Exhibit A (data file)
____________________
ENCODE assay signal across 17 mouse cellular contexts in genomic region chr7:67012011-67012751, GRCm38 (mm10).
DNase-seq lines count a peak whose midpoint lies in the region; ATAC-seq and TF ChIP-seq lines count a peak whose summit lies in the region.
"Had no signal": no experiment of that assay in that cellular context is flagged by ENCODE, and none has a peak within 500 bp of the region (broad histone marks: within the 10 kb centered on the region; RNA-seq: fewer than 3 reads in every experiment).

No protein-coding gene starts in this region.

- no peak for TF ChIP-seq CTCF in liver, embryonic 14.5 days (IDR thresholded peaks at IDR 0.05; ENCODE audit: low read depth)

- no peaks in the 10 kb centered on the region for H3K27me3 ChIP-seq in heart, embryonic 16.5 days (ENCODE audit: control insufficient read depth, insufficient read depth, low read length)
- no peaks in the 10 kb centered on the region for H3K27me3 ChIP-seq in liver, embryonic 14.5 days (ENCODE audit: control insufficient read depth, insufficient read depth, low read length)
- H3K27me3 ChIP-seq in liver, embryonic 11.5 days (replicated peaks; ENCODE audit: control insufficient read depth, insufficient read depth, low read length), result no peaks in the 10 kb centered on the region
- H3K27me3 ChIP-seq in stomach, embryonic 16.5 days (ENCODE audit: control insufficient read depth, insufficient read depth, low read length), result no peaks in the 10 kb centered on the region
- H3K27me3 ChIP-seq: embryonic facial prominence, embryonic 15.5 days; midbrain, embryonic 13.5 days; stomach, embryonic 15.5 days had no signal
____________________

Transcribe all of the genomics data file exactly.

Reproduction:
ENCODE assay signal across 17 mouse cellular contexts in genomic region chr7:67012011-67012751, GRCm38 (mm10).
DNase-seq lines count a peak whose midpoint lies in the region; ATAC-seq and TF ChIP-seq lines count a peak whose summit lies in the region.
"Had no signal": no experiment of that assay in that cellular context is flagged by ENCODE, and none has a peak within 500 bp of the region (broad histone marks: within the 10 kb centered on the region; RNA-seq: fewer than 3 reads in every experiment).

No protein-coding gene starts in this region.

- no peak for TF ChIP-seq CTCF in liver, embryonic 14.5 days (IDR thresholded peaks at IDR 0.05; ENCODE audit: low read depth)

- no peaks in the 10 kb centered on the region for H3K27me3 ChIP-seq in heart, embryonic 16.5 days (ENCODE audit: control insufficient read depth, insufficient read depth, low read length)
- no peaks in the 10 kb centered on the region for H3K27me3 ChIP-seq in liver, embryonic 14.5 days (ENCODE audit: control insufficient read depth, insufficient read depth, low read length)
- H3K27me3 ChIP-seq in liver, embryonic 11.5 days (replicated peaks; ENCODE audit: control insufficient read depth, insufficient read depth, low read length), result no peaks in the 10 kb centered on the region
- H3K27me3 ChIP-seq in stomach, embryonic 16.5 days (ENCODE audit: control insufficient read depth, insufficient read depth, low read length), result no peaks in the 10 kb centered on the region
- H3K27me3 ChIP-seq: embryonic facial prominence, embryonic 15.5 days; midbrain, embryonic 13.5 days; stomach, embryonic 15.5 days had no signal